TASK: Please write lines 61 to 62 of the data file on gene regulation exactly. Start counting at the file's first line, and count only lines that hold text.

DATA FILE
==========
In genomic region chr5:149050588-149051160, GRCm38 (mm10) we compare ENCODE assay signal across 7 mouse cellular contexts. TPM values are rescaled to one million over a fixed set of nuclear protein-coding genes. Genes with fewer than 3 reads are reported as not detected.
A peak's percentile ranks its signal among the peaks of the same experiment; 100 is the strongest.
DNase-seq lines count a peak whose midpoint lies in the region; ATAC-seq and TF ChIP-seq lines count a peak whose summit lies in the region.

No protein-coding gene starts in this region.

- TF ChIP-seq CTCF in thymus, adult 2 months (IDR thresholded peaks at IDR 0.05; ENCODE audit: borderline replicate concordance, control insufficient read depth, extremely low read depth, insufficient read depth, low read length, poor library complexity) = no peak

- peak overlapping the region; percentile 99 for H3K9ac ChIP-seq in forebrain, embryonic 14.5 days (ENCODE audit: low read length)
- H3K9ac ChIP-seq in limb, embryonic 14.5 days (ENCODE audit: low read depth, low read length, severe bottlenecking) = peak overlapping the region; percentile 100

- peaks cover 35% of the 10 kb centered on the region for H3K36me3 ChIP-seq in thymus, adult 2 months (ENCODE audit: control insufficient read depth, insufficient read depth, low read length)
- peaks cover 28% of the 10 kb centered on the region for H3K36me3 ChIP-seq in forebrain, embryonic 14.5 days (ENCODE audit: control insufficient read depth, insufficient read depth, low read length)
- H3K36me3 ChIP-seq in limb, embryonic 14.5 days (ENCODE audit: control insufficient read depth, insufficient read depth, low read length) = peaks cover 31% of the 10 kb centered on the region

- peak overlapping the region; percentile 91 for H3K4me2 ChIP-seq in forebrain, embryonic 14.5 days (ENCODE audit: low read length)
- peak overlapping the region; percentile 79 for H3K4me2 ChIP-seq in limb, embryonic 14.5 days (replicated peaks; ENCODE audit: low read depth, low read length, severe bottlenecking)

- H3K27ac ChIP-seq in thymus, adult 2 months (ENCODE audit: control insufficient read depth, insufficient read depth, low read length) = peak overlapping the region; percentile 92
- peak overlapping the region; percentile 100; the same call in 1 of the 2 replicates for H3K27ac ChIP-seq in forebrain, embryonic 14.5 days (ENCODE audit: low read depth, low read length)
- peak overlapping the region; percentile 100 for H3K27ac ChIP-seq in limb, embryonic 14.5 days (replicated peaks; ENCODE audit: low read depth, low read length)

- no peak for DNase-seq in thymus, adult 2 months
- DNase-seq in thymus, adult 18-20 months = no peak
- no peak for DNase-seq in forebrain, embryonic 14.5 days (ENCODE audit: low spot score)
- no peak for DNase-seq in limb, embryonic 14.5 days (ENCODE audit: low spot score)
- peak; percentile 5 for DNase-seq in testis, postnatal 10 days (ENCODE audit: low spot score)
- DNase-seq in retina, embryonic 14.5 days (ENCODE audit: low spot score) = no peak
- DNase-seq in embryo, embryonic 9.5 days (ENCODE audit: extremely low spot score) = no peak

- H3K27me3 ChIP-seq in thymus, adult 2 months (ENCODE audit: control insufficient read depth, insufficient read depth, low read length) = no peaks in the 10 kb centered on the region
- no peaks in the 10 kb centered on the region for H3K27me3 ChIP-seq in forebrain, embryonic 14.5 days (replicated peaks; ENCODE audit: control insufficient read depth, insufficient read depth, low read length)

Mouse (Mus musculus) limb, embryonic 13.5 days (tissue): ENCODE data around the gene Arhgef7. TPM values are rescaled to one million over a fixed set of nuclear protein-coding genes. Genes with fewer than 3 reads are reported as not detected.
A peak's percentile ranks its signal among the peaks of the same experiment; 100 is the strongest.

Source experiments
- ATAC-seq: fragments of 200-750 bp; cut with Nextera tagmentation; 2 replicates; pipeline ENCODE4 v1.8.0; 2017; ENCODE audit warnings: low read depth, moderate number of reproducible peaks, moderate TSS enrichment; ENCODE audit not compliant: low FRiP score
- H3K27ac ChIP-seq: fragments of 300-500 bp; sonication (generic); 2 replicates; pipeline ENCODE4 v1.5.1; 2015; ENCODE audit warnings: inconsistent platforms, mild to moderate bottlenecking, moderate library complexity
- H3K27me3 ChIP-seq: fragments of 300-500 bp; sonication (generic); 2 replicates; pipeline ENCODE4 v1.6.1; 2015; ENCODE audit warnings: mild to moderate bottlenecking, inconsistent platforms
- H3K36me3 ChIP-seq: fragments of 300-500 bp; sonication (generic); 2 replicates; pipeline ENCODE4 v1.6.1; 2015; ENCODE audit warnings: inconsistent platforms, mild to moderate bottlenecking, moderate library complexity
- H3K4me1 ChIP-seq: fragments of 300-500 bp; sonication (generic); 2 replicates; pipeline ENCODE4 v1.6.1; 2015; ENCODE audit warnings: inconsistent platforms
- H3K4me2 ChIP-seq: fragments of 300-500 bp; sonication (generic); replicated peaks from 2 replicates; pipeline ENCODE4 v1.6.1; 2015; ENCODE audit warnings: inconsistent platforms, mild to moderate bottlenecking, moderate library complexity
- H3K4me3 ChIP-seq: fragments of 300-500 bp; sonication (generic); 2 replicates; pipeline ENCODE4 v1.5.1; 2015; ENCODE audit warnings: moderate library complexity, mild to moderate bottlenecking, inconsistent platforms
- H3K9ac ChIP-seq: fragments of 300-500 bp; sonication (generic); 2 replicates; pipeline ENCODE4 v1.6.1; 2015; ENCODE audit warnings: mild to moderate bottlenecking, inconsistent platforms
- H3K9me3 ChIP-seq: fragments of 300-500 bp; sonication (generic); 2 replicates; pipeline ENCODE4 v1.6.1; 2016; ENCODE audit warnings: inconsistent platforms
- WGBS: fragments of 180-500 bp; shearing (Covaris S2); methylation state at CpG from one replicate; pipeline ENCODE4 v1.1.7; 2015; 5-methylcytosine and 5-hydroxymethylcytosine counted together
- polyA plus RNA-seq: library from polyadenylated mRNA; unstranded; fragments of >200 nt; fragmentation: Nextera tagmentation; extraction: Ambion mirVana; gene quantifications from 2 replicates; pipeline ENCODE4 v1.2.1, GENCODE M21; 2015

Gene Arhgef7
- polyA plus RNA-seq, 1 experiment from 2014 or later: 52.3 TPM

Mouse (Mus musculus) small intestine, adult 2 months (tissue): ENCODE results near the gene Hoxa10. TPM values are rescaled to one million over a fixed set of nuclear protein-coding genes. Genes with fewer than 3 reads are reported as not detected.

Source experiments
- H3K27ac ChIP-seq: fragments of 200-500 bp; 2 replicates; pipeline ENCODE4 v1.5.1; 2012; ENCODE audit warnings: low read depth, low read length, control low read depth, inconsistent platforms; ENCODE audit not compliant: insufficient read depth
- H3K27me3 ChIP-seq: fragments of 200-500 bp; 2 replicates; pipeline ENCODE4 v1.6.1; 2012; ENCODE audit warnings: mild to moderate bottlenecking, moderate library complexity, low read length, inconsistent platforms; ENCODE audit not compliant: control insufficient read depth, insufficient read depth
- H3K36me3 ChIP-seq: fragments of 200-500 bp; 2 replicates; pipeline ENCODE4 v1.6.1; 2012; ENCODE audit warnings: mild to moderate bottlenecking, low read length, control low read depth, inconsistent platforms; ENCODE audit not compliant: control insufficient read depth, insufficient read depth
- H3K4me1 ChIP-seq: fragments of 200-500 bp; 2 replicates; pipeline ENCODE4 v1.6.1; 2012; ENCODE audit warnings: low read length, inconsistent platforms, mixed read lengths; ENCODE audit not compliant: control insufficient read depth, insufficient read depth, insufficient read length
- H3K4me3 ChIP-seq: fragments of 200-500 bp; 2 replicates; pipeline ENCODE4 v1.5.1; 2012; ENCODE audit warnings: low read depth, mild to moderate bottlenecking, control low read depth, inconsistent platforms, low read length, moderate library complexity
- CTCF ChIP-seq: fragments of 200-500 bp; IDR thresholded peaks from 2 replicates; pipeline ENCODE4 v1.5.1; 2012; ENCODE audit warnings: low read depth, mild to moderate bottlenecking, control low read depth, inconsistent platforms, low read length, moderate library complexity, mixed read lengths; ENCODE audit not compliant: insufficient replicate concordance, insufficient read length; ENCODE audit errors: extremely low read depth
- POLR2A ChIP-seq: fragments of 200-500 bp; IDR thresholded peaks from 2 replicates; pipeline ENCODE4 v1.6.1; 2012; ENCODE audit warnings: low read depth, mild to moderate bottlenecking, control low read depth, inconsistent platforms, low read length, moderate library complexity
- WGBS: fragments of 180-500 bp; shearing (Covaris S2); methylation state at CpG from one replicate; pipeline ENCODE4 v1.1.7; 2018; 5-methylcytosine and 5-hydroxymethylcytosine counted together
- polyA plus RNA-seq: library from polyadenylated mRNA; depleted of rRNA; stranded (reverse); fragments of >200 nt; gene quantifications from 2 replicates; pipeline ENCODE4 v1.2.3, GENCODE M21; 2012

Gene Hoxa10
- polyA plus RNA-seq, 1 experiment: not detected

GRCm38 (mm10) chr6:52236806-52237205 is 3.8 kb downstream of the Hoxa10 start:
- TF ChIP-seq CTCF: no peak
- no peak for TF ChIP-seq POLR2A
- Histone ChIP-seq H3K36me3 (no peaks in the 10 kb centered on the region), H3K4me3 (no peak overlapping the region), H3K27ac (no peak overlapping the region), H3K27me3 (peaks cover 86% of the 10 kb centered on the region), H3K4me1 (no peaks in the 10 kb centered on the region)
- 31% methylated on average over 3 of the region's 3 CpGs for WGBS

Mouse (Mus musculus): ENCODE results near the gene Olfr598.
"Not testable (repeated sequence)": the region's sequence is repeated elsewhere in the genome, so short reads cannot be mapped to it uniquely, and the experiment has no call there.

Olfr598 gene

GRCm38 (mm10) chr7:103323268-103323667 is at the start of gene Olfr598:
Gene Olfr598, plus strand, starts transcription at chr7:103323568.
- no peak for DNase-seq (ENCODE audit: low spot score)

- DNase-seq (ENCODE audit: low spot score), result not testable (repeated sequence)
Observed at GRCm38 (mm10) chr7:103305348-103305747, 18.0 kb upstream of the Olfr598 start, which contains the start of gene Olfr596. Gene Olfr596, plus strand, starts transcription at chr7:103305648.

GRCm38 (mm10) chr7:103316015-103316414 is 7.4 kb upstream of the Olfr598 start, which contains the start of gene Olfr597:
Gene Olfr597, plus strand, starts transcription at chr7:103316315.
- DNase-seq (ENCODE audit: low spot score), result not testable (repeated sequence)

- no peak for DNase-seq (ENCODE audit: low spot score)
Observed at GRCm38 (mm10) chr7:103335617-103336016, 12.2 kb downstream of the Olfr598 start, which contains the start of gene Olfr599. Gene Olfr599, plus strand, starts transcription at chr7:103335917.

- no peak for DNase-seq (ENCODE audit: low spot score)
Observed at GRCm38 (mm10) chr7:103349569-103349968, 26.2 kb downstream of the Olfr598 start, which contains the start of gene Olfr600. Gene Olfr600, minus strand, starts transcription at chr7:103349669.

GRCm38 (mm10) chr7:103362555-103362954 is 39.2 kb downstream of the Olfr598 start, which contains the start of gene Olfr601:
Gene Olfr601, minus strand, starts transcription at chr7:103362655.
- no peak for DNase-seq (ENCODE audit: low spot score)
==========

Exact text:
Olfr598 gene

GRCm38 (mm10) chr7:103323268-103323667 is at the start of gene Olfr598: